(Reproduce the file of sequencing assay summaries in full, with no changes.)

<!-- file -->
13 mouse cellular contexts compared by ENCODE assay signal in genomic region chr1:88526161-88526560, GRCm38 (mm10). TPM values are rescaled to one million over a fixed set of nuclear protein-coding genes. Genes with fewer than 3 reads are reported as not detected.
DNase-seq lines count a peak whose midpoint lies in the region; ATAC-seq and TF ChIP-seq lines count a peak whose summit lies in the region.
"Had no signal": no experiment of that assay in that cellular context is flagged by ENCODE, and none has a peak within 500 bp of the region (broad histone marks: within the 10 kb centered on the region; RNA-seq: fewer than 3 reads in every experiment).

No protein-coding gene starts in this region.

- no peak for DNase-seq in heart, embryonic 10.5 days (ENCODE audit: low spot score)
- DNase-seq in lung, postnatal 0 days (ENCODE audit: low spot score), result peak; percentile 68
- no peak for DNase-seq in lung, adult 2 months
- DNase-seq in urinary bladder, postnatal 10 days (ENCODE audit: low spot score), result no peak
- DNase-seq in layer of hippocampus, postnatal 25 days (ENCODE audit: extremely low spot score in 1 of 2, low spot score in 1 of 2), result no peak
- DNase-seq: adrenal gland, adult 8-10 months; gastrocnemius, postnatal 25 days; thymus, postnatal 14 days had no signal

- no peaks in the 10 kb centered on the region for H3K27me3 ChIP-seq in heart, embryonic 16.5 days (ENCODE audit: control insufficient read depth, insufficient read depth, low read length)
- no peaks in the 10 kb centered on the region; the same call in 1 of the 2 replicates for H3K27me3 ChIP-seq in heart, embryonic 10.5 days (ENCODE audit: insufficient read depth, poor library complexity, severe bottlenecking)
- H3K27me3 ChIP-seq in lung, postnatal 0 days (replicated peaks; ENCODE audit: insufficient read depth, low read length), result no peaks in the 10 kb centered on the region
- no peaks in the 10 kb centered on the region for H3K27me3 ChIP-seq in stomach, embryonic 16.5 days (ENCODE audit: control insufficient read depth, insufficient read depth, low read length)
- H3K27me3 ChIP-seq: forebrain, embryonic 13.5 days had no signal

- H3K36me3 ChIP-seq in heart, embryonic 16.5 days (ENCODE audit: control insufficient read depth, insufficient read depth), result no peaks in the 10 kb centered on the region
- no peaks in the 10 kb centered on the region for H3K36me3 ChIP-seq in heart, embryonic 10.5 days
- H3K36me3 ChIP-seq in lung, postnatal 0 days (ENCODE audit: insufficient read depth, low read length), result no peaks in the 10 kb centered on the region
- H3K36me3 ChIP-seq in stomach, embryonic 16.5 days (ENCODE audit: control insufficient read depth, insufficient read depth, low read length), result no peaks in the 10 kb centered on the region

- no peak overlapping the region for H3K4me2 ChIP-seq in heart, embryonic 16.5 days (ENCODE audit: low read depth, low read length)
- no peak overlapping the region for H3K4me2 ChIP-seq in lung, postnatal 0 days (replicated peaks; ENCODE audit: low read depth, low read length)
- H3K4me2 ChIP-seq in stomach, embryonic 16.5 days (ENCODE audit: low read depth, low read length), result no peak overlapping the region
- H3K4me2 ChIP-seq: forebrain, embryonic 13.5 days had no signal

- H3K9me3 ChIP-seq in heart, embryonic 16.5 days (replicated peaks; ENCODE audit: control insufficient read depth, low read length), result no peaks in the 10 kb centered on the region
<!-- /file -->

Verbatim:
13 mouse cellular contexts compared by ENCODE assay signal in genomic region chr1:88526161-88526560, GRCm38 (mm10). TPM values are rescaled to one million over a fixed set of nuclear protein-coding genes. Genes with fewer than 3 reads are reported as not detected.
DNase-seq lines count a peak whose midpoint lies in the region; ATAC-seq and TF ChIP-seq lines count a peak whose summit lies in the region.
"Had no signal": no experiment of that assay in that cellular context is flagged by ENCODE, and none has a peak within 500 bp of the region (broad histone marks: within the 10 kb centered on the region; RNA-seq: fewer than 3 reads in every experiment).

No protein-coding gene starts in this region.

- no peak for DNase-seq in heart, embryonic 10.5 days (ENCODE audit: low spot score)
- DNase-seq in lung, postnatal 0 days (ENCODE audit: low spot score), result peak; percentile 68
- no peak for DNase-seq in lung, adult 2 months
- DNase-seq in urinary bladder, postnatal 10 days (ENCODE audit: low spot score), result no peak
- DNase-seq in layer of hippocampus, postnatal 25 days (ENCODE audit: extremely low spot score in 1 of 2, low spot score in 1 of 2), result no peak
- DNase-seq: adrenal gland, adult 8-10 months; gastrocnemius, postnatal 25 days; thymus, postnatal 14 days had no signal

- no peaks in the 10 kb centered on the region for H3K27me3 ChIP-seq in heart, embryonic 16.5 days (ENCODE audit: control insufficient read depth, insufficient read depth, low read length)
- no peaks in the 10 kb centered on the region; the same call in 1 of the 2 replicates for H3K27me3 ChIP-seq in heart, embryonic 10.5 days (ENCODE audit: insufficient read depth, poor library complexity, severe bottlenecking)
- H3K27me3 ChIP-seq in lung, postnatal 0 days (replicated peaks; ENCODE audit: insufficient read depth, low read length), result no peaks in the 10 kb centered on the region
- no peaks in the 10 kb centered on the region for H3K27me3 ChIP-seq in stomach, embryonic 16.5 days (ENCODE audit: control insufficient read depth, insufficient read depth, low read length)
- H3K27me3 ChIP-seq: forebrain, embryonic 13.5 days had no signal

- H3K36me3 ChIP-seq in heart, embryonic 16.5 days (ENCODE audit: control insufficient read depth, insufficient read depth), result no peaks in the 10 kb centered on the region
- no peaks in the 10 kb centered on the region for H3K36me3 ChIP-seq in heart, embryonic 10.5 days
- H3K36me3 ChIP-seq in lung, postnatal 0 days (ENCODE audit: insufficient read depth, low read length), result no peaks in the 10 kb centered on the region
- H3K36me3 ChIP-seq in stomach, embryonic 16.5 days (ENCODE audit: control insufficient read depth, insufficient read depth, low read length), result no peaks in the 10 kb centered on the region

- no peak overlapping the region for H3K4me2 ChIP-seq in heart, embryonic 16.5 days (ENCODE audit: low read depth, low read length)
- no peak overlapping the region for H3K4me2 ChIP-seq in lung, postnatal 0 days (replicated peaks; ENCODE audit: low read depth, low read length)
- H3K4me2 ChIP-seq in stomach, embryonic 16.5 days (ENCODE audit: low read depth, low read length), result no peak overlapping the region
- H3K4me2 ChIP-seq: forebrain, embryonic 13.5 days had no signal

- H3K9me3 ChIP-seq in heart, embryonic 16.5 days (replicated peaks; ENCODE audit: control insufficient read depth, low read length), result no peaks in the 10 kb centered on the region